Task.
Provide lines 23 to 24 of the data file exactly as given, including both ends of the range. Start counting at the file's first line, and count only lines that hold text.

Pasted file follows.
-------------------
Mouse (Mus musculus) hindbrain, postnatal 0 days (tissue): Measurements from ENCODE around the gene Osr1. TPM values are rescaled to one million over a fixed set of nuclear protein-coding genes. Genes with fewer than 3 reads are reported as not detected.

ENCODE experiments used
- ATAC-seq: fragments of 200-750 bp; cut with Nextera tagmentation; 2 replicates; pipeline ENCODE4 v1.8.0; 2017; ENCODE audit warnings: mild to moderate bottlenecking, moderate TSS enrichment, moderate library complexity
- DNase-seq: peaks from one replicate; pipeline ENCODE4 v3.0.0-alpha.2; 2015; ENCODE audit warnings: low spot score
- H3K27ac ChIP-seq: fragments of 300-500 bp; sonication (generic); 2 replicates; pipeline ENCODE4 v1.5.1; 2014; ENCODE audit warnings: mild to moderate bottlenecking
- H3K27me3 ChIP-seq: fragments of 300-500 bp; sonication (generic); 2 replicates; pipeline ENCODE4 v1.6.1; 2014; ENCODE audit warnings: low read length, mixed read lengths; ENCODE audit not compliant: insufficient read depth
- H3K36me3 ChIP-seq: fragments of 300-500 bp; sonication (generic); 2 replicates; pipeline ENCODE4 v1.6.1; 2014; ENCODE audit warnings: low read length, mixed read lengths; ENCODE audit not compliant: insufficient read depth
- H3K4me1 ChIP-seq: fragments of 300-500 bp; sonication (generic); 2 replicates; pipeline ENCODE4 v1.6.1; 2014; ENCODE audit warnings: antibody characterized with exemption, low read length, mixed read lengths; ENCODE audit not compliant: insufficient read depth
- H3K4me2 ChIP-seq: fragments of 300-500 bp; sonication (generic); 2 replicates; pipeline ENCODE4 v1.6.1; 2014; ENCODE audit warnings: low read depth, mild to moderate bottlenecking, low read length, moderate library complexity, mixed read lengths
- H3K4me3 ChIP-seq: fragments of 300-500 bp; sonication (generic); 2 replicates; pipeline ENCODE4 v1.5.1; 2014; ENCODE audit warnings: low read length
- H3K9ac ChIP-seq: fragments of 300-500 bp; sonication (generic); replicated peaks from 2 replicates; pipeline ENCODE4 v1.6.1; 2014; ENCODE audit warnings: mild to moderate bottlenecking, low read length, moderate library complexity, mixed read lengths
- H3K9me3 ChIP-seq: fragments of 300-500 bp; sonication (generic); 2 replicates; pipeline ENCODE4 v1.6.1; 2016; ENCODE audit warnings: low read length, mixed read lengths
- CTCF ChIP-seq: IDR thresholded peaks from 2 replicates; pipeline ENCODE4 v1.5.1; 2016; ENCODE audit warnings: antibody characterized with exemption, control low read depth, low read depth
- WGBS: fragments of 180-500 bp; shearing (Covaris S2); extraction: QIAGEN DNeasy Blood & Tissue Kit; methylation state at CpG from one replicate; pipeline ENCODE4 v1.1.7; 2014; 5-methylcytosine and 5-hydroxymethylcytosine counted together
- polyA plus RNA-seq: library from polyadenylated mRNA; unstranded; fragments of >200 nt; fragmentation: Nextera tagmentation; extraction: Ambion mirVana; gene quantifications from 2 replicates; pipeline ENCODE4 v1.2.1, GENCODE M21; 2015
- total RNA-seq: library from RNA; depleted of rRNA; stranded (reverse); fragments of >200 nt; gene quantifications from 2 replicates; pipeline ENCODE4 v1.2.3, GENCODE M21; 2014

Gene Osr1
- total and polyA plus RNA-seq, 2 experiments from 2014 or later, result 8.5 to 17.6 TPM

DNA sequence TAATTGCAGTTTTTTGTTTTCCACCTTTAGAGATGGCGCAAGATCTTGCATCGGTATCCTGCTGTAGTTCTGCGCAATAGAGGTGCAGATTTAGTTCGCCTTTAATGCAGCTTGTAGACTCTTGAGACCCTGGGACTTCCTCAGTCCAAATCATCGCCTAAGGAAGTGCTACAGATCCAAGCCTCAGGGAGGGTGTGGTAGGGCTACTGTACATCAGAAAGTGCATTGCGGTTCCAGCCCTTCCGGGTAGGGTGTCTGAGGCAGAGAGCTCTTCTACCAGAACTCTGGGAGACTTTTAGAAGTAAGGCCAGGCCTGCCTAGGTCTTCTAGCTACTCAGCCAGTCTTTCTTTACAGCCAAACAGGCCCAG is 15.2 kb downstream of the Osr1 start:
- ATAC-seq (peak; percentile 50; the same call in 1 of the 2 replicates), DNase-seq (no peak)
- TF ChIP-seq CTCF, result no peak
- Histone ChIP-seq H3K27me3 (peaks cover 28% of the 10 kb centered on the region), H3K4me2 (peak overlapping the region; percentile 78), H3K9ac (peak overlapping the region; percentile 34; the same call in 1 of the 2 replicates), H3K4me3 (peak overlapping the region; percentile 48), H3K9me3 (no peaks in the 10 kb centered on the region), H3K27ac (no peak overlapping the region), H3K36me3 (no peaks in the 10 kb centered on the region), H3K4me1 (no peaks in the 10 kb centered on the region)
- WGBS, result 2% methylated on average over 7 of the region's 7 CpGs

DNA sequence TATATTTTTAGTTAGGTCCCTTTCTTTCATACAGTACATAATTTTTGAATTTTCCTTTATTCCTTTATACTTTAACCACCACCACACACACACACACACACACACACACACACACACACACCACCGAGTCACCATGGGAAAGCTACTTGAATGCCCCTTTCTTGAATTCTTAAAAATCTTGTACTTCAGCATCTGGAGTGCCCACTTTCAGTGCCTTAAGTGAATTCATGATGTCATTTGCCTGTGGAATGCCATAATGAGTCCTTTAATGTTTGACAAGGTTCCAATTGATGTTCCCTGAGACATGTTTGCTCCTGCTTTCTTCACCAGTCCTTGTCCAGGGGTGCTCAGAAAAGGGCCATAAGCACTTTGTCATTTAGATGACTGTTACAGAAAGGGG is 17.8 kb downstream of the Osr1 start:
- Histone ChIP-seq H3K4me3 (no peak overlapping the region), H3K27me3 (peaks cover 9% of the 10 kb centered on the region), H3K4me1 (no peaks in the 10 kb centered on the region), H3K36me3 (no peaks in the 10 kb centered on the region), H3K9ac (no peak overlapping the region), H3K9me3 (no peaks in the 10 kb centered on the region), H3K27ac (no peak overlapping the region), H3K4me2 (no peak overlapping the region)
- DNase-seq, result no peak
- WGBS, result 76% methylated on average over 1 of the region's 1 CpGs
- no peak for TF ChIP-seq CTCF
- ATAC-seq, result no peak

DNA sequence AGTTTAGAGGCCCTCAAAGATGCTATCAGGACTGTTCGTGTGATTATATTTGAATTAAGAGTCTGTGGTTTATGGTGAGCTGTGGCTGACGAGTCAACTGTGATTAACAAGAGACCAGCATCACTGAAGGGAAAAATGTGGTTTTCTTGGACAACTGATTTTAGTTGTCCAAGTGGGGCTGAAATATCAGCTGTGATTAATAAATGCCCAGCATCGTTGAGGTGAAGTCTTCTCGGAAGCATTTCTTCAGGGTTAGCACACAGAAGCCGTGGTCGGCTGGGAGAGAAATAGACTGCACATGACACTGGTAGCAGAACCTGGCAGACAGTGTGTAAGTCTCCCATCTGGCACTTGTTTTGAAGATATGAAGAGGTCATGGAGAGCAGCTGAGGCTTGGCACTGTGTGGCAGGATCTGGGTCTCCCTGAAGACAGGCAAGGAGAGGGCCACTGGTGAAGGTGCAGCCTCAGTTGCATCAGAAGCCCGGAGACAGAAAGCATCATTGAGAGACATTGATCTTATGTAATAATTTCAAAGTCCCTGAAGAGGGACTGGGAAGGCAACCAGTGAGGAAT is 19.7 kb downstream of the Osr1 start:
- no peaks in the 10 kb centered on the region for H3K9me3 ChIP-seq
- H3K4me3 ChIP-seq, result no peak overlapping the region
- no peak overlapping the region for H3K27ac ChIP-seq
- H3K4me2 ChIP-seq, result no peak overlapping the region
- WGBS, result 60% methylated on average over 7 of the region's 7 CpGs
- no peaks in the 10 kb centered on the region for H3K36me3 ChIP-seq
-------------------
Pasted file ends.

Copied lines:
- WGBS, result 2% methylated on average over 7 of the region's 7 CpGs

DNA sequence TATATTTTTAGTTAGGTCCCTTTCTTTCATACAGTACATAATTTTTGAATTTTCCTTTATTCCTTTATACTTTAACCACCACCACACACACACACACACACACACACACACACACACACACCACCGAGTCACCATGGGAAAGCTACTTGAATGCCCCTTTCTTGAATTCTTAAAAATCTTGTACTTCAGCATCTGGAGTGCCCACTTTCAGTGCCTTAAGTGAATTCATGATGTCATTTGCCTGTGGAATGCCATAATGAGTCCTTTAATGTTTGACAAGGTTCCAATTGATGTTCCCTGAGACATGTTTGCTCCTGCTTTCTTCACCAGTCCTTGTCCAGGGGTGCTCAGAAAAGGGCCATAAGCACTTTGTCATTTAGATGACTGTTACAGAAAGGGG is 17.8 kb downstream of the Osr1 start: